The facts for this comment come from a Press Release of the Institute on Religion and Democracy on 20 September. (Ordinarily, a press release from an interested party would not be used as the basis of a comment. But the dispute between the Methodists and a lesbian couple has been reported elsewhere, and New Jersey has definitely taken the side of the lesbians.)

The Ocean Grove Camp Ground was created and developed by the Methodist Church in the 19th century. At all times it has been owned and operated by the Methodists. For more than a century the Methodists have invited citizens of New Jersey, regardless of their religious beliefs, to share in the use of the property. Many people have asked for, and been granted, permission to conduct marriages on the property. However, it is the stated policy of the Methodist Church not to conduct same-sex ceremonies on its property.

A lesbian couple asked for permission to marry on the property, and were refused. They then complained to the state. The NJ Commissioner for Environmental Protection then ruled that Ocean Grove was no longer tax exempt as a “public place” because it would not permit the lesbian “marriage” there.

It is unclear whether the ACLU was involved in the case. It is entirely consistent with the ACLU’s position in other cases that it would support the “right” of the lesbians to get “married” on Methodist property. In the reporting of the story, it was not made clear why the Commissioner for Environmental Protection has any power whatsoever over the tax exempt status of any property, whether it belongs to the Methodists or anyone else.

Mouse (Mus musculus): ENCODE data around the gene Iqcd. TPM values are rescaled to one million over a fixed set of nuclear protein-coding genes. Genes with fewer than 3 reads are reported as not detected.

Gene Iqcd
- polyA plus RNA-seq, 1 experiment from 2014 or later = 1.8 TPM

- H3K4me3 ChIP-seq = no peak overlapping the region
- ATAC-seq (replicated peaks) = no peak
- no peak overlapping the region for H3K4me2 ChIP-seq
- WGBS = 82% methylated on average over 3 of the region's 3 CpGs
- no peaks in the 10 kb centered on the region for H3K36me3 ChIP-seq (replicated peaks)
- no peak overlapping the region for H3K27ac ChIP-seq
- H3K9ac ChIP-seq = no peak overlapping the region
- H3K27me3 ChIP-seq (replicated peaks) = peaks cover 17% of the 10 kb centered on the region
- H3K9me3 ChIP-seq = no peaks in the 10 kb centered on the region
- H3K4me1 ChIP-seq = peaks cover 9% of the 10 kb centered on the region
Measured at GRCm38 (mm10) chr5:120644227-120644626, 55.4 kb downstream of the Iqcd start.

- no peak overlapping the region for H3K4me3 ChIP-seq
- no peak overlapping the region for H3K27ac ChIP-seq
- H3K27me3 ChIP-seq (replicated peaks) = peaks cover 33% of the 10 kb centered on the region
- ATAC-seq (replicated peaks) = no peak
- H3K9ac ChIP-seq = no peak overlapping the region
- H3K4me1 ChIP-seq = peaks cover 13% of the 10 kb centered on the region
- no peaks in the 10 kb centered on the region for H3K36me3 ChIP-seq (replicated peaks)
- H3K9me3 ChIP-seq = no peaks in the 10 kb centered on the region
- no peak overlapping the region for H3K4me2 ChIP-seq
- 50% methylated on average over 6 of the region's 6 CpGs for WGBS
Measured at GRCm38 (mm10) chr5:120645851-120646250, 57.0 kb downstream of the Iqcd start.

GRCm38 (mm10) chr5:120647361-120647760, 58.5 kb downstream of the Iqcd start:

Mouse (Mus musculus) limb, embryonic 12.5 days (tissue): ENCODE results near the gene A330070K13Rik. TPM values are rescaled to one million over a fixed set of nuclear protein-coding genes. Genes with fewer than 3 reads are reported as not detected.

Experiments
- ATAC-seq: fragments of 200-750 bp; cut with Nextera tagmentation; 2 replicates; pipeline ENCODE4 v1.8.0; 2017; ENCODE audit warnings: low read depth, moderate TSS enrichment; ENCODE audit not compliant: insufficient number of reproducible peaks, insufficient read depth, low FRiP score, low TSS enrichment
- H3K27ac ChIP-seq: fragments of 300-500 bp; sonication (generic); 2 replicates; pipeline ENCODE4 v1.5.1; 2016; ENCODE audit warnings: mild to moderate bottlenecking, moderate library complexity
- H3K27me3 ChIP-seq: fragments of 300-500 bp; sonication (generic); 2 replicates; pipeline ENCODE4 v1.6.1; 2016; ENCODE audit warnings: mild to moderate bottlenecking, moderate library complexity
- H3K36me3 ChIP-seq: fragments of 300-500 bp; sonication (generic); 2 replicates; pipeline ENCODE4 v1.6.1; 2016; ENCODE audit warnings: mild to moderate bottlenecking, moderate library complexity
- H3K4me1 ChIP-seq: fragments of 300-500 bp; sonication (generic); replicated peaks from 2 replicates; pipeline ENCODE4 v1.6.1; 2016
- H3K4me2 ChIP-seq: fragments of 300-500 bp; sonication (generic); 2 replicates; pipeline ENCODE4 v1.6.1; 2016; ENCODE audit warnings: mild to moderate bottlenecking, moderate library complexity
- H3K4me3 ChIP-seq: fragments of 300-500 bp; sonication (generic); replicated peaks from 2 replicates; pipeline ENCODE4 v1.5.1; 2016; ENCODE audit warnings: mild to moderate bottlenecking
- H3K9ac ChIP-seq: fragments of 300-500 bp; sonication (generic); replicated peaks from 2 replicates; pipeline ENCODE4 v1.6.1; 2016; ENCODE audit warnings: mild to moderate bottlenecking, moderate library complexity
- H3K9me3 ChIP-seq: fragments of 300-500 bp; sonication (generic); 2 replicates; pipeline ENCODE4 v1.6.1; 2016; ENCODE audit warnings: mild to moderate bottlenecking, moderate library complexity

It is black letter law that no state has the right to dictate to any religion what beliefs it must adhere to, on its own property. It is also black letter law that no state can discriminate between religions, by granting tax exemption to one religion but not to another, based on the state’s opinion about the beliefs of each religion.

Of course, New Jersey does have the power, if it so chose, to end the tax exemptions of ALL religions in that state. No politician in his right mind would ever suggest such a thing, but it is theoretically possible.

The source does not suggest what steps the Methodist Church is taking next to confront the religious discrimination just presented by the State. Presumably, there are appeals available and they have been pursued. But, there is an inexpensive, simple solution which might get a good result much faster.

The Methodists could post a sign at the entrance to Oak Grove Camp Ground which says: “For a century, the Methodists have warmly welcomed people of all beliefs to share the hospitality of this Camp. Now, the State of New Jersey says that is not acceptable. So, if you are not a believing Methodist, you can no longer come here.”

“If you object to that, as we do too, please call [BUREAUCRAT] at [PHONE NUMBER] and tell him to reverse his decision against the Church and the Camp Ground. If you get no satisfaction from him, please call [STATE REPRESENTATIVE] and [STATE SENATOR].”

The belief of this writer is that $100 spent to post this sign would get a just result much faster than 100 times that much, spent on lawyers.

Source for original story on the Net: